As to the personal character of Joshua, there is little to be inferred from the narrative of his campaigns. In this respect indeed they are singularly colorless. In early life his loyalty to Moses was conspicuous and unswerving. As his successor, he seems to have faithfully acted upon his principles, and in the direction of the Israelite campaigns to have proved himself a brave and competent general, as wise in counsel as he was strong in fight. The putting to death of captives and the handing over to the sword of the inhabitants of hostile cities, which the historian so often records as the consequence of his victories, must evidently be judged by the customs of the times, and have perhaps lost nothing in the narration. They do not in any case justify the attribution to Joshua of an especially inhumane disposition, or a delight in slaughter for its own sake. After the death of Moses he would appear to have been reluctant to undertake the onerous position and duty assigned to him through mistrust of his own ability and lack of self-confidence, and needed more than once to be encouraged in his work and assured of Divine support. In the language of his closing discourse there is apparent a foresight and appreciation of the character and tendencies of the people who had followed him, which is hardly inferior to that of Moses himself.
In a real sense also his work was left unfinished at his death. The settlement of Canaan by the tribes of Israel within the appointed and promised limits was never more than partial. The new colonists failed to enjoy that absolute and undisturbed possession of the land to which they had looked forward; witness the unrest of the period of the Judges, prolonged and perpetuated through monarchical times. For all this, however, the blame cannot justly be laid to the account of Joshua. Many causes undoubtedly concurred to an issue which was fatal to the future unity and happiness and prosperity of Israel. The chief cause, as Joshua warned them would be the case, was the persistent idolatry of the people themselves, their neglect of duty, and disregard of the commands and claims of their God.
A. S. Geden
Joshua appears in Ezr 3:2 with Zerubbabel at the head of the returned exiles and as leader in the work of building an altar and reestablishing sacrificial worship (538 or 537 BC). Ezr 3:8 tells of their laying the foundation of the temple, and in 4:1 ff the two heads of the community refuse to allow the Samaritans to cooperate in the building operations, with the result that the would-be helpers became active opponents of the work. Building then ceased until Haggai and Zechariah in 520 (Ezr 5; Hag 1:1-11) exhort the community to restart work, and the two leaders take the lead (Hag 1:12-15). The following are, in chronological order, the prophetic utterances in which Joshua is spoken of:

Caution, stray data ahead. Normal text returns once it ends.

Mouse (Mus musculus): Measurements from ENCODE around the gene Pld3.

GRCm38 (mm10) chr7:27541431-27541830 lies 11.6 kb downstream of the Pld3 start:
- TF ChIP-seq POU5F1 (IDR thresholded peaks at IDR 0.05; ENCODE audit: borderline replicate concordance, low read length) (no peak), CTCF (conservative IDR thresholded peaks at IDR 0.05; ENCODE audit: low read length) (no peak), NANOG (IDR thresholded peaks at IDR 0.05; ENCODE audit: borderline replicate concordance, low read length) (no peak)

(1) Hag 1:1-11;
(2) Hag 2:1-9;
(3) Zec 1:1-6;
(4) Hag 2:10-19;
(5) Hag 2:20-23;
(6) the visions of Zec 1:7-6:8 together with
(7) the undated utterance of Zec 6:9-15.
1. The Vision of Zechariah 3:1-10:
Two of these call for special attention. First, the vision of a trial in which Joshua is prosecuted before the angel of Yahweh by Satan (ha-saTan, "the adversary"), who is, according to one view, "not the spirit of evil who appears in later Jewish writings; he is only the officer of justice whose business is to see that the case against criminals is properly presented" in the heavenly court of justice (H.P. Smith, nodetitle History, 356); while others regard him as the enemy of God’s people (compare Orelli, Minor Prophets, English translation, 327). We are not told what the charge against Joshua is: some hold him to be tried as in some way a representative of the people or the priesthood, and his filthy garments as symbolical of sin; while others explain the garments as put on to excite the court’s pity. The adversary is rebuked by "the angel of Yahweh" (read at beginning of Zec 3:2, "and the angel of Yahweh said," etc.), and Joshua is acquitted. He is then ordered to be stripped of his old clothes and to be arrayed in "rich apparel" (Zec 3:4), while a "clean turban" (American Standard Revised Version margin) is to be put on his head. Conditional upon his walking in God’s ways, he is promised the government of the temple and "free access" to God, being placed among the servants of the "angel of Yahweh." Joshua and his companions "are men that are a sign" (Zec 3:8), i.e. a guaranty of the coming of the Messiah; there is set before Joshua a stone which is to be inscribed upon, and the iniquity of the land will be removed, an event to be followed by peace and plenty (Zec 3:9 f).
In Zec 3:4 ff Nowack and Wellhausen (with the Septuagint mostly) read, "And he answered and spake unto those that stood before him (i.e. his servants) thus: Take the filthy garments from off him, and clothe him with rich apparel, (5) and set a clean turban upon his head. So they set a clean turban upon his head and clothed him with clean garments. And the angel of Yahweh stood up, (6) and solemnly exhorted Joshua," etc. They also omit the first "for" in Zec 3:8 as a dittography.